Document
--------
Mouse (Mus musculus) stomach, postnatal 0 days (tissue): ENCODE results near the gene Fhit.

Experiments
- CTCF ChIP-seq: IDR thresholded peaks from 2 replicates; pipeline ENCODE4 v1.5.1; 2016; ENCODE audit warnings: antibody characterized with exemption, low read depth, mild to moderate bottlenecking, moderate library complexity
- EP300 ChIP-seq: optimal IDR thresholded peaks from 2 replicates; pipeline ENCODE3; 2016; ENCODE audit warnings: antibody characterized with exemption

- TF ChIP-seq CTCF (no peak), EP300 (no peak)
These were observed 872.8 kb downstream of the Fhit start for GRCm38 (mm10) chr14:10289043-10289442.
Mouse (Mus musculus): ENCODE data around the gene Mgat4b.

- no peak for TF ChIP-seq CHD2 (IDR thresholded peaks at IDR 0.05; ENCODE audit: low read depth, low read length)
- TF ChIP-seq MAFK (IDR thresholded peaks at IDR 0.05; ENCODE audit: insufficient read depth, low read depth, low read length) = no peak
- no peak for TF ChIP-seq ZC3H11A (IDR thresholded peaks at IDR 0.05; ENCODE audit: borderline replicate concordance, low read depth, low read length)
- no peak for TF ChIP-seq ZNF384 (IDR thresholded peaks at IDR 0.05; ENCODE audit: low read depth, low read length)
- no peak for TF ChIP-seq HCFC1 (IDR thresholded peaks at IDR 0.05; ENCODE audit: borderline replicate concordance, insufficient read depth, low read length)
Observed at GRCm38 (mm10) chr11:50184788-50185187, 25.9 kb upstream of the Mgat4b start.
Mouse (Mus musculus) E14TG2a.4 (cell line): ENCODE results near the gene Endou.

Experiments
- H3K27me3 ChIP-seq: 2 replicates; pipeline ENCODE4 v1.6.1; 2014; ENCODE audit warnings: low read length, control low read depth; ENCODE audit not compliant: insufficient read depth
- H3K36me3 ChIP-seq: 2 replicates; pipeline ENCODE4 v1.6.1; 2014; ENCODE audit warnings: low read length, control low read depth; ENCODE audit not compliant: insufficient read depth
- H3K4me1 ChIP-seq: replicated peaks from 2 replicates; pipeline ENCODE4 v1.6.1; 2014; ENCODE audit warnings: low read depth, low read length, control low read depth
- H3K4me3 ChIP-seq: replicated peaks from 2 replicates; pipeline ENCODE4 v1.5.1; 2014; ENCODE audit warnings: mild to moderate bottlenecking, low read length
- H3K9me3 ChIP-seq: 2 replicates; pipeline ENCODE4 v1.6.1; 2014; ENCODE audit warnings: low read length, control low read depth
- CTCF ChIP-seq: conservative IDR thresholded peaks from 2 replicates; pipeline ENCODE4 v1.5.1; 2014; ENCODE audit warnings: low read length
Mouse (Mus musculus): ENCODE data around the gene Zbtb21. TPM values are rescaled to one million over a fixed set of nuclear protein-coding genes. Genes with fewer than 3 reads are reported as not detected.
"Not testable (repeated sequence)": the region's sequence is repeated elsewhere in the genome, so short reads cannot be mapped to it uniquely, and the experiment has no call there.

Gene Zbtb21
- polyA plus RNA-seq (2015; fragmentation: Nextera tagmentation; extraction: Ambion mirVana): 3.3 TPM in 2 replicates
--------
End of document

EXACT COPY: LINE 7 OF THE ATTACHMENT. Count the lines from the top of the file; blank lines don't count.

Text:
Mouse (Mus musculus): ENCODE data around the gene Mgat4b.